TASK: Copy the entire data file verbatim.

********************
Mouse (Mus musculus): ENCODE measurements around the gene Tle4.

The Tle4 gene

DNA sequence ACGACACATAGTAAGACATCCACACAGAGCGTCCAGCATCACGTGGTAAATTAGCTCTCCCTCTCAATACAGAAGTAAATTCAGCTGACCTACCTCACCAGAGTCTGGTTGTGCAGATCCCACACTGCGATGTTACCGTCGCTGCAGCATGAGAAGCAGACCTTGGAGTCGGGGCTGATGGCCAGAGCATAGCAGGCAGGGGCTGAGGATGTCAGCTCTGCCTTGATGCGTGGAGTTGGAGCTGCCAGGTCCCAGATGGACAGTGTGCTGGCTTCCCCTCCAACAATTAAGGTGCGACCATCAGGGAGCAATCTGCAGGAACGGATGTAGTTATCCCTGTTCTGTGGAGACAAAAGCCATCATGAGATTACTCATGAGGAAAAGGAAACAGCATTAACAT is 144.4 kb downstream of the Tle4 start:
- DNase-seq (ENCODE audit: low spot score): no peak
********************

Mouse (Mus musculus): ENCODE measurements around the gene Tle4.

The Tle4 gene

DNA sequence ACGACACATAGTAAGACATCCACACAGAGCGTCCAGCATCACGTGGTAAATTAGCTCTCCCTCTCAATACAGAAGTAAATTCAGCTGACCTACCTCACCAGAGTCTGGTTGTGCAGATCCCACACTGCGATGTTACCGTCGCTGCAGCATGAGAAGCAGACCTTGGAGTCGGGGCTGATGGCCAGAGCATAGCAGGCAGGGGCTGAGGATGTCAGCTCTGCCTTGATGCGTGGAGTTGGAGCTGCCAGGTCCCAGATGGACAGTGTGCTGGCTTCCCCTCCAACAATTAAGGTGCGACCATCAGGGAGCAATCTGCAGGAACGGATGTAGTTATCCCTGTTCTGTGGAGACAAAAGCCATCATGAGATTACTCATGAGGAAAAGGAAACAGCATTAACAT is 144.4 kb downstream of the Tle4 start:
- DNase-seq (ENCODE audit: low spot score): no peak